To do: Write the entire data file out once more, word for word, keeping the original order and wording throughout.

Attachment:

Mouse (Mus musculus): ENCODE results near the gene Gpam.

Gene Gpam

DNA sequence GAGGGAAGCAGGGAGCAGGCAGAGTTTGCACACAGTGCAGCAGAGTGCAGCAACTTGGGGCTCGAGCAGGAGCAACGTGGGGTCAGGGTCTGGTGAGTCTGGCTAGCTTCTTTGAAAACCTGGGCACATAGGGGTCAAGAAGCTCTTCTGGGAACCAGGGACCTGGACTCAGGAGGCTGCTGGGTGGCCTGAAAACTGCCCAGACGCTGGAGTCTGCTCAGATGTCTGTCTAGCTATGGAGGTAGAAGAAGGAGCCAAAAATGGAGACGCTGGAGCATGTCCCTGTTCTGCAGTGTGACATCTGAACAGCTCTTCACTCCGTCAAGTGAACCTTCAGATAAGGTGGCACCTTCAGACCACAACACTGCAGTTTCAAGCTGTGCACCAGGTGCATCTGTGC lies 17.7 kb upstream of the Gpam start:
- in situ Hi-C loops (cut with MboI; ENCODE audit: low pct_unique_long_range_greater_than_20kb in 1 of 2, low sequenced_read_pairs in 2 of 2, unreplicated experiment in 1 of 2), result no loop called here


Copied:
Mouse (Mus musculus): ENCODE results near the gene Gpam.

Gene Gpam

DNA sequence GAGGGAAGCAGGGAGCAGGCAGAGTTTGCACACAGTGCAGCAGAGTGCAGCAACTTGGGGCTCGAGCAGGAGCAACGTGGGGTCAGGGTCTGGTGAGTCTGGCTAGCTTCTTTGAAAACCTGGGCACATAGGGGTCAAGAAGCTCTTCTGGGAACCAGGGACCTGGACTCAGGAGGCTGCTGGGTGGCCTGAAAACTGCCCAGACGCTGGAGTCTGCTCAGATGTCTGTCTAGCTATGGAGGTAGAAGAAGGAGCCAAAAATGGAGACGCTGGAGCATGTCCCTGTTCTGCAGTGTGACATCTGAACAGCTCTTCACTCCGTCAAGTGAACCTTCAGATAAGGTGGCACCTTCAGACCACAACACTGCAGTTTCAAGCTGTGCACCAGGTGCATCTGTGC lies 17.7 kb upstream of the Gpam start:
- in situ Hi-C loops (cut with MboI; ENCODE audit: low pct_unique_long_range_greater_than_20kb in 1 of 2, low sequenced_read_pairs in 2 of 2, unreplicated experiment in 1 of 2), result no loop called here